If ever the rule of diminishing returns could be demonstrated with ease, it’d be by pointing at the latter-day career of Liam Neeson. An endless string of straight-to-video action embarrassments that fail to live up to his heyday. Luckily, with Nimród Antal’s Retribution, things are a little different. Instead of being an unstoppable, murderous brute, he plays a man with no history of hyper-masculine adventures at his wit’s end just trying to survive.
When beleaguered financier Matt Turner (Neeson is forced by his disgruntled wife (Embeth Davidtz) to drive his kids to school instead of attending to business, he is caught up in a scheme by a mad bomber. Trapped in his car with his two children (Lilly Aspell and Jack Champion), he has to follow increasingly terrifying demands from his tormentor or terrible things will happen.
Retribution is a pretty substantial improvement over Neeson‘s last few outings. Instead of once again pitting an increasingly visibly aged action star against a string of younger heavies, Retribution sees Neeson play Turner as a distracted, almost helpless father, but is it actually good? It’s good enough. While Embeth and Davidtz do look far too old for their kids, both of them turn in decent performances in this competent if unexceptional thriller, which is directed without a wasted minute. The kinetic camerawork works well to establish the parameters of the story, and although incredibly predictable, it’s all satisfying in its own modest way.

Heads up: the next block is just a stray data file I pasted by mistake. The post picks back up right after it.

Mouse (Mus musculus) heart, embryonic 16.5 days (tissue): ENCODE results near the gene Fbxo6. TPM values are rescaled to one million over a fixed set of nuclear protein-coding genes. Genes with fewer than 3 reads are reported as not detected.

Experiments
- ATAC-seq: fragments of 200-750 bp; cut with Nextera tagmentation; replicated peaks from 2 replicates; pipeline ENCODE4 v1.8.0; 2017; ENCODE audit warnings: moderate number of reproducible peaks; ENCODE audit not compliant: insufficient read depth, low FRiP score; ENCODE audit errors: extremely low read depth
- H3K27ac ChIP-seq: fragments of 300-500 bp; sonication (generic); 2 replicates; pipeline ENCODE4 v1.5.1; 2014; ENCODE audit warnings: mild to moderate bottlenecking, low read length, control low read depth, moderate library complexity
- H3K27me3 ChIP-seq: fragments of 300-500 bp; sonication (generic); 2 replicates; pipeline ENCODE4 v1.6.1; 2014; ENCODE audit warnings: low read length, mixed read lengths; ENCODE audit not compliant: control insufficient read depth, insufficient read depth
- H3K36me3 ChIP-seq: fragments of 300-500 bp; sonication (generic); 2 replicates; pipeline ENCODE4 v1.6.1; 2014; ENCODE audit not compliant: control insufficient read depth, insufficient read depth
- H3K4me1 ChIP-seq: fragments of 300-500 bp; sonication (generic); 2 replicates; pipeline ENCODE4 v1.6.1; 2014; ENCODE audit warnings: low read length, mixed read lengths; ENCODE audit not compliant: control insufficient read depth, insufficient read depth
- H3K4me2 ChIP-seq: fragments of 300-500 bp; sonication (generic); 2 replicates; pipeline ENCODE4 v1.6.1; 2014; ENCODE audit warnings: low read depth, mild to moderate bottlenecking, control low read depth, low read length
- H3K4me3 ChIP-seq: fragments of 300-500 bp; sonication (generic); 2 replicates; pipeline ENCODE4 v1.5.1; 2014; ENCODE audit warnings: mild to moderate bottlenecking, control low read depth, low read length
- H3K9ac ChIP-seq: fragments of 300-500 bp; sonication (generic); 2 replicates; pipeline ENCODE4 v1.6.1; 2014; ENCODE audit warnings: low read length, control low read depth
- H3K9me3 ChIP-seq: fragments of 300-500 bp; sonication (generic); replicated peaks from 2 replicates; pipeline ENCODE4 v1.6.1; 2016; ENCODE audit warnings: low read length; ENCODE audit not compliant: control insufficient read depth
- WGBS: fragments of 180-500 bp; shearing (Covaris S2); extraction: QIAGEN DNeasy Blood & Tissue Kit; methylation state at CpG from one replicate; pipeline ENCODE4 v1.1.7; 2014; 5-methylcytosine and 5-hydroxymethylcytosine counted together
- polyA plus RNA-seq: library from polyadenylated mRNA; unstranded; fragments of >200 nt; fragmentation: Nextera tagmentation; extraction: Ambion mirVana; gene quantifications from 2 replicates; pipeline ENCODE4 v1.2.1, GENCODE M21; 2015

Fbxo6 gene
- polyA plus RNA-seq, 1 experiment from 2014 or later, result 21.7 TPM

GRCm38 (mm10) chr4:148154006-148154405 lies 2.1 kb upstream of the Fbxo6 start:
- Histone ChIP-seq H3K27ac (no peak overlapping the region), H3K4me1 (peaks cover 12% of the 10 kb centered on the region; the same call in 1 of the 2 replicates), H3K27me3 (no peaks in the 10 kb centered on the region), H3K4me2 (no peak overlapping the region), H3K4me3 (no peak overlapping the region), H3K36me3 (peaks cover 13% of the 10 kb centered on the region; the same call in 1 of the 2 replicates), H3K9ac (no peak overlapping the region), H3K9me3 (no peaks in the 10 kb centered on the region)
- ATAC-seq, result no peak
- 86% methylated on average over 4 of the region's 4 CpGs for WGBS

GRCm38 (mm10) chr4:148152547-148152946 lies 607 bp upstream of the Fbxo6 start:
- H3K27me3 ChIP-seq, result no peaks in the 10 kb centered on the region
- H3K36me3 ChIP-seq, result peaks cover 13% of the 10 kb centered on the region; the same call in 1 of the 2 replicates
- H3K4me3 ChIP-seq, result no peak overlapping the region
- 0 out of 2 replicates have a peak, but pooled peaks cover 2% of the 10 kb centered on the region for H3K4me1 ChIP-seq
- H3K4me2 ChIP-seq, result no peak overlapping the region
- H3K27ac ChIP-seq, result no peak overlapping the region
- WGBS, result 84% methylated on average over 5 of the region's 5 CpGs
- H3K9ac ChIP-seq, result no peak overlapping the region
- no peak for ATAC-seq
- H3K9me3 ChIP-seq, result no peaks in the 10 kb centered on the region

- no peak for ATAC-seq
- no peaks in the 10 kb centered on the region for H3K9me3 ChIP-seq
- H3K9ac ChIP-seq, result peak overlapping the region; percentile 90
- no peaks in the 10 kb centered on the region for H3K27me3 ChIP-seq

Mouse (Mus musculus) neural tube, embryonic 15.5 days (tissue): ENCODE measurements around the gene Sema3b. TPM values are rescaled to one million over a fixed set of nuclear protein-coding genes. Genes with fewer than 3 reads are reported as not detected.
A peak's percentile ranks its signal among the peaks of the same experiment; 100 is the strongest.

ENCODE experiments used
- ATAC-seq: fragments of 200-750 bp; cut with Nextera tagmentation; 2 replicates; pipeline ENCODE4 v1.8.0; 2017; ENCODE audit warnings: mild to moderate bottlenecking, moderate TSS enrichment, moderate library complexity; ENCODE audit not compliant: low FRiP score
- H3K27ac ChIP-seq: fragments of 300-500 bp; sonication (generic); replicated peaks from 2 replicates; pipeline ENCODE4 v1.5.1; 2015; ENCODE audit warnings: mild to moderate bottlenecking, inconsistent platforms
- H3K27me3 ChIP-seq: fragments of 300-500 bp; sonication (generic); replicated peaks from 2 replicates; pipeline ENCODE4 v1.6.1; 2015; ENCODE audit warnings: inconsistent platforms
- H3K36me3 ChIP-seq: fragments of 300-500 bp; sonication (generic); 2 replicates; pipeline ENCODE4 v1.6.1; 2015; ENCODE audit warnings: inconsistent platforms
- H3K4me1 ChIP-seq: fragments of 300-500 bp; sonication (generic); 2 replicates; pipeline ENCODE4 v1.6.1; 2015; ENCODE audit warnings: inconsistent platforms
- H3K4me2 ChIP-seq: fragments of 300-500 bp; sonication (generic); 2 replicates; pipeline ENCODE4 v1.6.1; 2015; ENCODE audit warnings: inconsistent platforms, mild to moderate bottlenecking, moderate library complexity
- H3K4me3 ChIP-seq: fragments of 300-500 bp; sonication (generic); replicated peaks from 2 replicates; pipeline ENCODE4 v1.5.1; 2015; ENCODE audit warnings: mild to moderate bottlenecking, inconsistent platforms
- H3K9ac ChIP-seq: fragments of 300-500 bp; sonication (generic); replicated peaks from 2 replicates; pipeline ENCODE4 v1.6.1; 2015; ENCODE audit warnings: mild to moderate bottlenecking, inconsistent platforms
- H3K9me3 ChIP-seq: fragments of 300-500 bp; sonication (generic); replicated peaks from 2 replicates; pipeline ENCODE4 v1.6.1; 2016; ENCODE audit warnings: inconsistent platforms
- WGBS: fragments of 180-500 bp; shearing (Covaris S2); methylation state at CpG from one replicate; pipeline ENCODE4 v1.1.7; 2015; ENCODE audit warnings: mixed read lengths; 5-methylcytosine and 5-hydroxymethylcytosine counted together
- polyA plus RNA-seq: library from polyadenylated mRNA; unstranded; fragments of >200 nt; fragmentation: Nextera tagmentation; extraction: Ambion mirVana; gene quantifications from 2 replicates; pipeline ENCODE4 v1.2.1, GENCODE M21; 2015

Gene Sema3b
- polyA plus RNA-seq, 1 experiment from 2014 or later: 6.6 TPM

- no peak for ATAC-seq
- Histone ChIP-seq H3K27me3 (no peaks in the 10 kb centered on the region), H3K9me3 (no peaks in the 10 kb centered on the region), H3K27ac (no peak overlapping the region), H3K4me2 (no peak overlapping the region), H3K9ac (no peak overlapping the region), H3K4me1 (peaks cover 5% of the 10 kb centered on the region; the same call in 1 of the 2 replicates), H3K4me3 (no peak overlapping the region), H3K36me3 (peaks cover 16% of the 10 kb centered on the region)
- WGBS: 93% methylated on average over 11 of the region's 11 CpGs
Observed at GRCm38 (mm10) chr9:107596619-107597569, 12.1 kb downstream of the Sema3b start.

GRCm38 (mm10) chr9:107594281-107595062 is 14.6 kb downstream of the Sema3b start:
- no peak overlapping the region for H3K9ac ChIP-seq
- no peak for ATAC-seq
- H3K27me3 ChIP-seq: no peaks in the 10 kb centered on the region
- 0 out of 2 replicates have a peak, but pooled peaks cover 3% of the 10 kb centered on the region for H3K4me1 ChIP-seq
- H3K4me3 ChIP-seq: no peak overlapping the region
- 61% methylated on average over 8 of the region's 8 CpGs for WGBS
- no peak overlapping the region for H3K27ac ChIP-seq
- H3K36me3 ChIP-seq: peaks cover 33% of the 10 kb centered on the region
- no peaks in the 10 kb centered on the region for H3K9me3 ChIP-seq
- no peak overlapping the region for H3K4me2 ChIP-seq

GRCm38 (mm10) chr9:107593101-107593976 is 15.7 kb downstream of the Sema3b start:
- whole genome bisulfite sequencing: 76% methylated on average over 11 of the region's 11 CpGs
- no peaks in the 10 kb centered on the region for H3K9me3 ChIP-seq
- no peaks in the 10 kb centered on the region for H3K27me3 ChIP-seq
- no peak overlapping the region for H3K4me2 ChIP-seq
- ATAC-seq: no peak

Should you see Retribution? If you enjoy thrillers for their sheer pace and enjoy trying to stay ahead of their writers’ plotting, then watching this film is the equivalent of a nice afternoon episode of Countdown: You can take satisfaction in being ahead of the participants, but enjoy watching them compete anyway.
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